[This post is the second part of two beginning earlier this morning here.]
In response to my recent post on the fecklessness of an editorial in the January edition of Pencil Points about the new modern architecture, Steven Semes sent more fascinating information about how modern architecture took over the field of architecture:
I think you are right about the lack of conviction with which traditional architects defended their positions in the 1920s and ’30s, at least in the U.S. The situation in Italy at the time was more boisterous, with active debate and competition for official recognition of various styles. At home, there seemed to be two reactions on the part of the traditionalists: on one side, defensive posturing and platitudes about tradition and the importance of keeping things as they have always been and, on the other, a willingness to do whatever seemed to be current and stylish. There were almost no really prominent architects in the U.S. who had the wit and imagination of a Brasini or a Piacentini, who could make new traditional buildings that were really new in the sense that they used the old language in ways that enlarged and refreshed it. (Or, in the U.K., a Lutyens or Holden.)
Thus, the “old guard” was vulnerable to charges that they “copied” (even if they didn’t) because there was so little real adaptation of models, but rather a kind of “sampling” that rarely reconceived the precedents or sought new expressions. Of course, the modernists used any weapon at their disposal to convince the profession and the public of the alleged decadence and plagiarism of the traditionalists, using a vitriol in their attacks that is astonishing (and, of course, continues today). There was also a general cultural enthusiasm for newness at any price and, compared to the shiny new modern buildings, with their gleaming white walls and nautical motifs, buildings like the Masonic Memorial in Alexandria, Va., looked like what Lewis Mumford said they were: cemeteries.
To me it seems that the traditionalists did not help themselves, though in the end, they did not fall because they had nothing to contribute, but because they were “executed” by the revolutionaries.
The triumph of modernism in the U.S. was a coup d’état at the top of the academic/professional establishment that took decades to consolidate, but, it finally was – with the aid of a Stalinist repression of the remaining traditionalist firms, academies, publications, competitions, etc. The take-over of the schools was critical, because once hundreds of students began emerging from the leading academies without any preparation in architectural history and plenty of indoctrination in the dogmas of Corb and CIAM, there was really little the traditionalists could do. And, I think, there was little interest in defending themselves, as the traditionalists had already lost confidence in what they were doing even before they came under attack.
My colleague Bill Westfall has written about the last decades of the Ecole des Beaux-Arts, in Paris, and how it slowly abandoned its historic pedagogy, becoming a rather empty institution early in the 20th century. All of this is fascinating and needs to be recounted by a scholar who can gather all the threads of the history and tell the tale. I hope someone will do it someday!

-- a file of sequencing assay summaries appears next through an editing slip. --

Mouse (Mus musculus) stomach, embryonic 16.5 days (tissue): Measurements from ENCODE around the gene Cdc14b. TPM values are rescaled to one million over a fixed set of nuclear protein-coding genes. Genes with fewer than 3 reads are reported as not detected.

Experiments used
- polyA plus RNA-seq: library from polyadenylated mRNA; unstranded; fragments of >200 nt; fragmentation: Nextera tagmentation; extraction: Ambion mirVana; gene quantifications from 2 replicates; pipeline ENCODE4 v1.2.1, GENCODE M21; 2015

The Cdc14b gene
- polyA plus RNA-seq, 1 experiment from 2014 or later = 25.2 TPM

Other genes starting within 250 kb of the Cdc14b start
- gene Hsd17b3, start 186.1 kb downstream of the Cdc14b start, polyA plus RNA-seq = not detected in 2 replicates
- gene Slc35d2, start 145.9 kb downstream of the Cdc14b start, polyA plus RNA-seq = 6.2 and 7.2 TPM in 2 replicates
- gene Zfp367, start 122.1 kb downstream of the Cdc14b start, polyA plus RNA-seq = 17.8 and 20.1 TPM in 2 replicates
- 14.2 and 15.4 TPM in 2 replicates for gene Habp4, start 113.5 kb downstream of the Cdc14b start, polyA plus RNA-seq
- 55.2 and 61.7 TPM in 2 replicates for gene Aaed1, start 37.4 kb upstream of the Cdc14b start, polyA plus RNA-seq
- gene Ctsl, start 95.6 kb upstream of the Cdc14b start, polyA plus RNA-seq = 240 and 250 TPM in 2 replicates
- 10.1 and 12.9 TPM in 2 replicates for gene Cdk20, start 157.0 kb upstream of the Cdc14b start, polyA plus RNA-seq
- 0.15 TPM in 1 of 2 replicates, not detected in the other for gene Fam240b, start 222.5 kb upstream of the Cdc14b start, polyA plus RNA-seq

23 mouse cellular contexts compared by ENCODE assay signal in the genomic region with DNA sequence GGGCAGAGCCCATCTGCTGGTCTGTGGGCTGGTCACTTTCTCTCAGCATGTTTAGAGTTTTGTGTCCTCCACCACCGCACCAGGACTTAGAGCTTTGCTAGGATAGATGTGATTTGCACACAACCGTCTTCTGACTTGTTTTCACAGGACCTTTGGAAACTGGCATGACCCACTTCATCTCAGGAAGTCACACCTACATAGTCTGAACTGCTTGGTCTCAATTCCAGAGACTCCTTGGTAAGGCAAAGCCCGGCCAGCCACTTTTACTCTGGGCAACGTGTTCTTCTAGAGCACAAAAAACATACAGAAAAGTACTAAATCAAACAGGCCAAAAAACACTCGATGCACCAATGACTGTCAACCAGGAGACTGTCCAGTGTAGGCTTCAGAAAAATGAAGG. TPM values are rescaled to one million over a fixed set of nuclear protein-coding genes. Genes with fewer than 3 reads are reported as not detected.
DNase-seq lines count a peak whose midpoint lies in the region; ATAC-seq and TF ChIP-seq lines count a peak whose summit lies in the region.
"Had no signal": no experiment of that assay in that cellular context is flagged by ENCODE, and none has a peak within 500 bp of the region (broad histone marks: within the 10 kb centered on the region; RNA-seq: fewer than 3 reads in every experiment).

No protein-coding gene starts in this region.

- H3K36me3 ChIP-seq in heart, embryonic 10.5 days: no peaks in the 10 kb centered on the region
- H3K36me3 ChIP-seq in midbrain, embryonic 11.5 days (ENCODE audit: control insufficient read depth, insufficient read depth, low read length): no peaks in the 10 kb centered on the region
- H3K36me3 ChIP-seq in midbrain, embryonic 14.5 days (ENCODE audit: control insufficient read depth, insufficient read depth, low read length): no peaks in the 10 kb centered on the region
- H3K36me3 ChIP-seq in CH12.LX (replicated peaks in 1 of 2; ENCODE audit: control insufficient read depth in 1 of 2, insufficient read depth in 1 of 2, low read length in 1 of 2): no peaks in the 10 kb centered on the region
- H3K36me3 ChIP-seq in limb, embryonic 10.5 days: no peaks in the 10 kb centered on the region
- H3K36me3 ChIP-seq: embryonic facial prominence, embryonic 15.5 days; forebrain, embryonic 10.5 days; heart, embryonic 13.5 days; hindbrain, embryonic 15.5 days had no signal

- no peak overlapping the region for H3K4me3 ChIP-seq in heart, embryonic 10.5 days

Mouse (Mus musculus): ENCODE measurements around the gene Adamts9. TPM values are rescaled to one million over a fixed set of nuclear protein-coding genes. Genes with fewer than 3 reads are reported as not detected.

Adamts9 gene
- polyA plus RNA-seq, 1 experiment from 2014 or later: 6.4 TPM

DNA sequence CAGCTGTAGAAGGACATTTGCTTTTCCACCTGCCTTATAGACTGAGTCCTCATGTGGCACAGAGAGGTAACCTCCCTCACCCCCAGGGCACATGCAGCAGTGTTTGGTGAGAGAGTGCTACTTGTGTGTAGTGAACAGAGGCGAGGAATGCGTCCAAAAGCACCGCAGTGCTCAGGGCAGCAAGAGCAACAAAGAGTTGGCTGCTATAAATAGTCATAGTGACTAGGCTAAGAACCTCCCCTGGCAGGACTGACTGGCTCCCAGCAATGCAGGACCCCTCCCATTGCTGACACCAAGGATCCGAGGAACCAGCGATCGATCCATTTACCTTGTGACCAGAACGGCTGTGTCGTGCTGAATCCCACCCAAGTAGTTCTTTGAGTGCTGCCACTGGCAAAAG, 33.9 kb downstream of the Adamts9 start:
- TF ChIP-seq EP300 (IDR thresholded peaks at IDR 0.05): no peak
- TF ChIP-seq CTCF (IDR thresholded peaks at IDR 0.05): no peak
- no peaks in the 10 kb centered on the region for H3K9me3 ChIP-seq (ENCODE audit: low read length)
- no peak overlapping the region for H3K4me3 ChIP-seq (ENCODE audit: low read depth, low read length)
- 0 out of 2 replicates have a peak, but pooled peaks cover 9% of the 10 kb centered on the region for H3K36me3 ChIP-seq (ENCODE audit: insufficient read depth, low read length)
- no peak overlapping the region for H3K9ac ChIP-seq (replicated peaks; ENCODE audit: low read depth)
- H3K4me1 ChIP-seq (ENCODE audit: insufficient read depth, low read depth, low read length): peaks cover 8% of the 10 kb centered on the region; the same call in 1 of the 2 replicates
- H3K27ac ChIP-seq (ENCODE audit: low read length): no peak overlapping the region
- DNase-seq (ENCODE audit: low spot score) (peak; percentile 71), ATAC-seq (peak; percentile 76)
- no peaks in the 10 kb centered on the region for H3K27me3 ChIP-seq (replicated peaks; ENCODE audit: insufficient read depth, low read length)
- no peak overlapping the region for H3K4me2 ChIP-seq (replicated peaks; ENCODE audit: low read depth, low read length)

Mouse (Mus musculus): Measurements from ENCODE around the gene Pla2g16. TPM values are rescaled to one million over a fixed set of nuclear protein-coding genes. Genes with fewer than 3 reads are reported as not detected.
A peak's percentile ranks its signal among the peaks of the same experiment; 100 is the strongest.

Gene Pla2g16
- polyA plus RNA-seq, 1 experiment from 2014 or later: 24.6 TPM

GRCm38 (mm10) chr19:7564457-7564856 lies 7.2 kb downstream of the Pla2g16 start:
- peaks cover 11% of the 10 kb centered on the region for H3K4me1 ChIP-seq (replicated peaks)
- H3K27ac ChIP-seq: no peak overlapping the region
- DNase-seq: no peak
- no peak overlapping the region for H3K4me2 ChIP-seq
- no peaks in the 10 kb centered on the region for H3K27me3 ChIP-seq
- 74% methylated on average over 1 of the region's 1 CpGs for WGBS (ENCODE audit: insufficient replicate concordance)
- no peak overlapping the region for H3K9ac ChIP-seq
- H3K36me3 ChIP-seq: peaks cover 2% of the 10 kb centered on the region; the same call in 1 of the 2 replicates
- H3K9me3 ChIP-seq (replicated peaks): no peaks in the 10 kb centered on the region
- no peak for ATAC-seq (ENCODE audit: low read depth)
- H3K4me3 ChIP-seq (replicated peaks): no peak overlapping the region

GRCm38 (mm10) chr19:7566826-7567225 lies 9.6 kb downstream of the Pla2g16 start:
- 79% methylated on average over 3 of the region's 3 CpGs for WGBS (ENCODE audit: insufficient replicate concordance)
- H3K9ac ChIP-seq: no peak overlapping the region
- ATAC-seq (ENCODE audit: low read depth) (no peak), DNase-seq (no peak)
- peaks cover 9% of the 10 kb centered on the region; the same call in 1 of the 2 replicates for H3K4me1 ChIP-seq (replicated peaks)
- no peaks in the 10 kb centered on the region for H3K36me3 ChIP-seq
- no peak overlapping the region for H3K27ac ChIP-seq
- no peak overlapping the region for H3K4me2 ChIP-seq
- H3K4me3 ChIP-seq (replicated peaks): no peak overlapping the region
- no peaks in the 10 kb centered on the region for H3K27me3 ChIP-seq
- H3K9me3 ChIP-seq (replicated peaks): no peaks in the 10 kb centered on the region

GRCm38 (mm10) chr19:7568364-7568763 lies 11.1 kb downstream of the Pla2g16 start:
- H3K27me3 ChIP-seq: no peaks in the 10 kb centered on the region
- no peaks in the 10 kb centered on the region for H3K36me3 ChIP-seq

In any event, it seems that the traditionalists had every confidence that their power in the profession would maintain itself, and because of that confidence their ability to defend it atrophied from disuse over the years. By the time they needed it to defend their principles against those put forth by the modernists, their ability to argue their case had disappeared. That is happening today, it seems to me, to the modernists, who, with a few exceptions (such as Rem Koolhaas), mouth the old platitudes about modernism being the inevitable architecture of the future, with their ritual denunciations of “copying” the past.
Perhaps the classical revival will take advantage of this modernist sloth. Andres Duany’s effort to publish a new treatise on classical architecture – in which he seeks to recapture as classicists architects branded by the modernists as “precursors to modernism” – may be seen as part of this conversation. Perhaps the same may be said for the Institute of Classical Architecture & Art’s 2011 conference on postmodernism. I have criticized both – along with the Driehaus Prize awarded a couple of years ago to postmodernist architect Michael Graves – for undermining the preference in the public mind for tradition over modernism.
And I think such efforts do put that preference at risk. It is one of the two main strategic advantages (the other being the housing market’s preference for traditional styles) that the classical revival can deploy in its fight against modern architecture. But maybe those efforts by Duany and others will serve, in the end, as useful ways to think outside of the box in seeking a path back to the one true box. It remains to be seen whether classicists are dilettantes, as Duany claims, or whether they will join the fight that will be required to secure a future in which the built environment ennobles, or at least pleases, the public.
That discussion needs to be part of the effort to reform major institutions – capitalism, academia, government, etc. – to serve the broader needs of society as, like architecture, they once seemed to serve more effectively than they do, to say the least, today.